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15.11. Setting and Retrieving Session Information

Problem

You want to associate some data with each distinct web client that's using your application. The data needs to persist across HTTP requests.

Solution

You can use cookies (see Recipe 15.12) but it's usually simpler to put the data in a user's session. Every visitor to your Rails site is automatically given a session cookie. Rails keys the value of the cookie to a hash of arbitrary data on the server.

Throughout your entire Rails application, in controllers, views, helpers, and mailers, you can access this hash by calling a method called session. The objects stored in this hash are persisted across requests by the same web browser.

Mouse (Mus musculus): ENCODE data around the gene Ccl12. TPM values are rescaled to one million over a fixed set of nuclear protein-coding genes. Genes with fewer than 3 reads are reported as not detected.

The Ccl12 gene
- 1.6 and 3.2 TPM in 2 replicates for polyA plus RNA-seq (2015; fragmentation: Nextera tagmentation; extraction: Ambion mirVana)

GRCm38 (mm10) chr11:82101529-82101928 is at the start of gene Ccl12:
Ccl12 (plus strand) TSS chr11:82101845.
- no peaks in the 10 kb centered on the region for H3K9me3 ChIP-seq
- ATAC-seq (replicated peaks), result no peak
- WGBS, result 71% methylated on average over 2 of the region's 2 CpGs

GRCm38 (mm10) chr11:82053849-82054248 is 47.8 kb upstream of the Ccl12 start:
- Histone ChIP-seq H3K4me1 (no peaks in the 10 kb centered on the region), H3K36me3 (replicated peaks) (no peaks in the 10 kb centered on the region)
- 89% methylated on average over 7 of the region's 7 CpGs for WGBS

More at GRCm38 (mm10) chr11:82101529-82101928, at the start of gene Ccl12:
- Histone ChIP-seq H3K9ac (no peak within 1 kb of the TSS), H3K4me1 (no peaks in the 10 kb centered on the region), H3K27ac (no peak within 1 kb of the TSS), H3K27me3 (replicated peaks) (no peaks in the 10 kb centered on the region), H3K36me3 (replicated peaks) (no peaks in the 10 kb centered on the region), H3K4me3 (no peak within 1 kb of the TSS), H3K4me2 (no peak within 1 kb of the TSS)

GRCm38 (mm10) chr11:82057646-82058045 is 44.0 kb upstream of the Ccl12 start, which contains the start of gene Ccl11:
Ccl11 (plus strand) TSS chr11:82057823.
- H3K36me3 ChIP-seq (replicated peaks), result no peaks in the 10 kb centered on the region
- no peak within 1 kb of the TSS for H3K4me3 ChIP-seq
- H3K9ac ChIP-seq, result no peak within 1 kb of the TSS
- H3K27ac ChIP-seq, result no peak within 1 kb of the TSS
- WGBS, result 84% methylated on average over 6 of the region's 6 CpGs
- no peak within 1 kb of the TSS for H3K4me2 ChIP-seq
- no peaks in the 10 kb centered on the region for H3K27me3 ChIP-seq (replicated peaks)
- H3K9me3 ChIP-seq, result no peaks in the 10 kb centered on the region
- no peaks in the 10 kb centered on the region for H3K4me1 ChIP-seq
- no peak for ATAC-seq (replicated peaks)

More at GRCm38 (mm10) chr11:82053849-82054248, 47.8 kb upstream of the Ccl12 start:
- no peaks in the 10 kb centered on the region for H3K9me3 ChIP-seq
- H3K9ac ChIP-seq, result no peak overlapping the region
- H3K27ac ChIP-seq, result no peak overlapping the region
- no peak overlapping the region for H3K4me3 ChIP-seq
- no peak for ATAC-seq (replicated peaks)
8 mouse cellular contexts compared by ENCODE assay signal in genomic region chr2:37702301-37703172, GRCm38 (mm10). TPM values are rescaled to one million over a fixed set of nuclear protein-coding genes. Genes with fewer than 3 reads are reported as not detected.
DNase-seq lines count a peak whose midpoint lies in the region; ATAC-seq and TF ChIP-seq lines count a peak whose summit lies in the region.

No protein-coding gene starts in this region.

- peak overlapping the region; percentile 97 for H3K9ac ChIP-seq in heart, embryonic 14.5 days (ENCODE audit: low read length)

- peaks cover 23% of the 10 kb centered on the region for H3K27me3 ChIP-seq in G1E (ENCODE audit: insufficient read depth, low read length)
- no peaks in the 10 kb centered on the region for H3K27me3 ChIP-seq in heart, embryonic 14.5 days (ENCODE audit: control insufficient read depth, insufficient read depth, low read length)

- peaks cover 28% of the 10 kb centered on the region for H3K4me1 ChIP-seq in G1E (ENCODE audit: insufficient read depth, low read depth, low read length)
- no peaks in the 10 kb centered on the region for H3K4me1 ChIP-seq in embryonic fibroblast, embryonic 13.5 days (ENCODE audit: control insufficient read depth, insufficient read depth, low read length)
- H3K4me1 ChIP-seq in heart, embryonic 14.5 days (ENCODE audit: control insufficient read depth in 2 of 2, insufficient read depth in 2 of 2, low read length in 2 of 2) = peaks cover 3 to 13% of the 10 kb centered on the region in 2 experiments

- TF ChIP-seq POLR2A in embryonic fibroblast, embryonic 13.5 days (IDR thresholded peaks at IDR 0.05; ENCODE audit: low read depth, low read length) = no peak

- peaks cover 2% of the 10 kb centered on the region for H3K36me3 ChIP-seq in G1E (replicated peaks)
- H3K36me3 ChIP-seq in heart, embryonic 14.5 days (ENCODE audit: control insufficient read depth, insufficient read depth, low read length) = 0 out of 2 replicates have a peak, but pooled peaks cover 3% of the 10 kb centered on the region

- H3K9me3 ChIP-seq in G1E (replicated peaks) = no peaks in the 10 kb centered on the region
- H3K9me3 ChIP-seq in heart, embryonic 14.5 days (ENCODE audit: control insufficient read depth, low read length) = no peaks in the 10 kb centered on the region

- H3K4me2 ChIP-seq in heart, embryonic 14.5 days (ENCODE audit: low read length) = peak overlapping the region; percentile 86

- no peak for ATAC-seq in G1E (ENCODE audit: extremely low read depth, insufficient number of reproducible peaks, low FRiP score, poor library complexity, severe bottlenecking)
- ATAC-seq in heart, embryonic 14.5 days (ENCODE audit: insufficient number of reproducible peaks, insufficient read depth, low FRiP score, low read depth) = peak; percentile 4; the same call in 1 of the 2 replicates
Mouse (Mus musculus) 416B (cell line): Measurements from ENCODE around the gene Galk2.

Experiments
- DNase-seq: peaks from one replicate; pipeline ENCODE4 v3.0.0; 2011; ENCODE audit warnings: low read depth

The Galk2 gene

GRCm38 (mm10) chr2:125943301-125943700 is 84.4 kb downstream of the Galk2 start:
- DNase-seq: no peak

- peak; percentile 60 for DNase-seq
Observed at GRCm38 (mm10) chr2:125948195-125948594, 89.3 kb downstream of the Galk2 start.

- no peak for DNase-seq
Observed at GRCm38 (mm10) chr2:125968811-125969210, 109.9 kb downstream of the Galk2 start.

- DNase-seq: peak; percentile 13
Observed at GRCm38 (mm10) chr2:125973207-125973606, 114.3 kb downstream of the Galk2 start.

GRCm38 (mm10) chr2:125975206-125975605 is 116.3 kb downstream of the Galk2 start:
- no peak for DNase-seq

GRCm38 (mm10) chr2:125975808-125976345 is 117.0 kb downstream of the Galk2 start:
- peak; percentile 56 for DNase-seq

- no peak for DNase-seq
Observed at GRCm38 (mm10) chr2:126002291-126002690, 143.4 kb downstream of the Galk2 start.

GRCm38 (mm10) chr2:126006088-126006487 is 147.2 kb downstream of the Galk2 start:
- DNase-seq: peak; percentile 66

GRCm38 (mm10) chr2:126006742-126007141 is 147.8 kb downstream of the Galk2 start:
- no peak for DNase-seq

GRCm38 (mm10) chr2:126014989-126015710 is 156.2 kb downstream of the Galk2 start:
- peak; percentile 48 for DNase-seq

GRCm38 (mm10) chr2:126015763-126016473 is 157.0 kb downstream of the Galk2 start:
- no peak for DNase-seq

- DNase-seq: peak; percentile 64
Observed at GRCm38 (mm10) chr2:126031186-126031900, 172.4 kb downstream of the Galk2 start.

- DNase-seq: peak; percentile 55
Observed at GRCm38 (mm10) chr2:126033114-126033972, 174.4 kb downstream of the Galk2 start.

This code in a controller tracks the time of a client's first visit to your web site:

	class IndexController < ApplicationController
	  def index
	    session[:first_time] ||= Time.now
	  end
	end

Within your view, you can write the following code to display the time:[4]

	<!-- index.rhtml -->
	You first visited this site on <%= session[:first_time] %>.

	That was <%= time_ago_in_words session[:first_time] %> ago.

Discussion

Cookies and sessions are very similar. They both store persistent data about a visitor to your site. They both let you implement stateful operations on top of HTTP, which has no state of its own. The main difference between cookies and sessions is that with cookies, all the data is stored on your visitors' computers in little cookie files. With sessions, all the data is stored on the web server. The ...

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